Katherine Unger Baillie
Senior Science News Officer
Katherine Unger Baillie covers the School of Veterinary Medicine, the School of Dental Medicine, and in the School of Arts and Sciences, manages media relations for biology, earth and environmental science, and history and sociology of science. She also occasionally covers scientific research coming from other parts of Penn.
From corals to humans, a shared trigger for sperm to get in motion
Coral sperm require a specific pH to move, according to research from the School of Arts & Sciences, which identifies a signaling pathway that is shared by organisms including humans. The results inform how corals may fare with climate change.
Before geoengineering, some fundamental chemistry
Research led by Joseph S. Francisco of the School of Arts & Sciences examines the chemistry of a proposal to curb climate change’s effects—creating a sunshade in the upper atmosphere made of sulfuric acid—and finds that there’s more work to do to successfully pull off such a feat.
In the brain’s cerebellum, a new target for suppressing hunger
A research team led by J. Nicholas Betley in the School of Arts & Sciences has identified an entirely new way the brain signals fullness after eating. The findings offer a novel target for therapies that could dramatically curb overeating.
A new class of CAR T cells targets previously untargetable cancer drivers
Focusing on neuroblastoma, researchers from the Perelman School of Medicine and Children’s Hospital of Philadelphia have harnessed the immune system to destroy tumors.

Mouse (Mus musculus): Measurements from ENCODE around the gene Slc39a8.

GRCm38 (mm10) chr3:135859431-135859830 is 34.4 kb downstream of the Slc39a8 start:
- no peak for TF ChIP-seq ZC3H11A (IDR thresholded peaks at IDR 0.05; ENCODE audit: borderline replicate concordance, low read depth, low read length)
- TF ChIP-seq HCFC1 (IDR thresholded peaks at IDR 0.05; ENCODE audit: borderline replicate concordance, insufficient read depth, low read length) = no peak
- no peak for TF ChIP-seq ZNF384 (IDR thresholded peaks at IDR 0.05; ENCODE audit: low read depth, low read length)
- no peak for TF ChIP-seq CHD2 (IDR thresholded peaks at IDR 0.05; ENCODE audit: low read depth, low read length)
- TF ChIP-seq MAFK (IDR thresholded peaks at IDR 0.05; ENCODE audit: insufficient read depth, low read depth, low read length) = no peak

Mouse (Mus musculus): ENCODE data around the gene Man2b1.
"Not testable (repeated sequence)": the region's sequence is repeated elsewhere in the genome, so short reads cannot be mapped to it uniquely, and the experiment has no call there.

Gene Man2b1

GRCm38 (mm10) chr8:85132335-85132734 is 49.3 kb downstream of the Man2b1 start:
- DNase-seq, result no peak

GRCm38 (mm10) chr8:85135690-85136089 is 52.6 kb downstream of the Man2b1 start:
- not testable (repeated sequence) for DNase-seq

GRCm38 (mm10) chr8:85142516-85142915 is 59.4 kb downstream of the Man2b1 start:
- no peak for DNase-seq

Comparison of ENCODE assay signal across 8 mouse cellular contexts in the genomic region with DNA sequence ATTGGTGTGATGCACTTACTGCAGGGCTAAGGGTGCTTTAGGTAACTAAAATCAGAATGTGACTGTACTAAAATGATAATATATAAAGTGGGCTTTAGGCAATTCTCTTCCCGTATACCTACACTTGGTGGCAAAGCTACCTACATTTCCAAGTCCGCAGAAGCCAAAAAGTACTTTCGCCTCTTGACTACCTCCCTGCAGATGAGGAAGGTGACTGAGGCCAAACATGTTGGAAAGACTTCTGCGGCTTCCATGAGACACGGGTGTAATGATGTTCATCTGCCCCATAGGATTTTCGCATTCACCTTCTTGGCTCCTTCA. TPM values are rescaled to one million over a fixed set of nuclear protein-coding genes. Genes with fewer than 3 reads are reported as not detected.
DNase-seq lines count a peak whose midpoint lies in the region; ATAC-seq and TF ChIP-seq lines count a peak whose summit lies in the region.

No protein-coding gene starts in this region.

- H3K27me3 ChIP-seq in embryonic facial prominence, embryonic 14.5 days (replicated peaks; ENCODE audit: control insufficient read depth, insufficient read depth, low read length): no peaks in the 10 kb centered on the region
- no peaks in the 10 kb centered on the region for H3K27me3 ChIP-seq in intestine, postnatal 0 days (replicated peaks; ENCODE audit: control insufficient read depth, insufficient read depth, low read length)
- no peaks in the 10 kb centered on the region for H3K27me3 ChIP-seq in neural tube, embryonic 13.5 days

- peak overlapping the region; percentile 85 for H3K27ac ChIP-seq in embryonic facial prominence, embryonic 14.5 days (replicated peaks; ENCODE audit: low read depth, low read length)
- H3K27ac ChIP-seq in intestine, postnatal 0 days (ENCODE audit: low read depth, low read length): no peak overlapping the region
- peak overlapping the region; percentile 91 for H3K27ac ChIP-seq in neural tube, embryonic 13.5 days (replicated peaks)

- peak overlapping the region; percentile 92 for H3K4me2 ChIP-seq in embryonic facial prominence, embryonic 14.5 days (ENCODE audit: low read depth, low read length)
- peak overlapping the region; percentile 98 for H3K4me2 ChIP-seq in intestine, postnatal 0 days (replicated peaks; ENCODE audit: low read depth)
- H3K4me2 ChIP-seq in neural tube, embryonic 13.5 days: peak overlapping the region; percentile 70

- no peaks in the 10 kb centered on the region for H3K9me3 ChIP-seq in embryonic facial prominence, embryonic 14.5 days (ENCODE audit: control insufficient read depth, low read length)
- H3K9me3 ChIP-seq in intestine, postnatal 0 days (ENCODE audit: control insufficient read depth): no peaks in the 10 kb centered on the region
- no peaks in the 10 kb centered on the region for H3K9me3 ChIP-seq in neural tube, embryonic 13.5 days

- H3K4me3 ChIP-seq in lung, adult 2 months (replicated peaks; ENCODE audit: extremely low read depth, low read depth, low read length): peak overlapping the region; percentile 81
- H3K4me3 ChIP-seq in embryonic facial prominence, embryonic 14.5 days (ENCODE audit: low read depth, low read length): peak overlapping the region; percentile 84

With more kids eligible for vaccines, is the pandemic in a new phase?
With the FDA authorization last week, 28 million more children are eligible to be vaccinated against COVID-19. Experts from the School of Nursing and Perelman School of Medicine share their thoughts about what to expect in the weeks and months to come.
Supporting Philadelphia newcomers and longtime residents through Palms Solutions
Founded by a Penn alum, the West Philadelphia-based nonprofit connects members from area African and Caribbean immigrant communities with students through mentoring and tutoring alongside social and cultural exchanges.
‘Nanozyme’ therapy prevents harmful dental plaque buildup
An iron-oxide nanoparticle that is FDA-approved to treat anemia acts as an enzyme to activate hydrogen peroxide to suppress the growth of tooth-decay-causing biofilms in the human mouth, according to a study led by the School of Dental Medicine.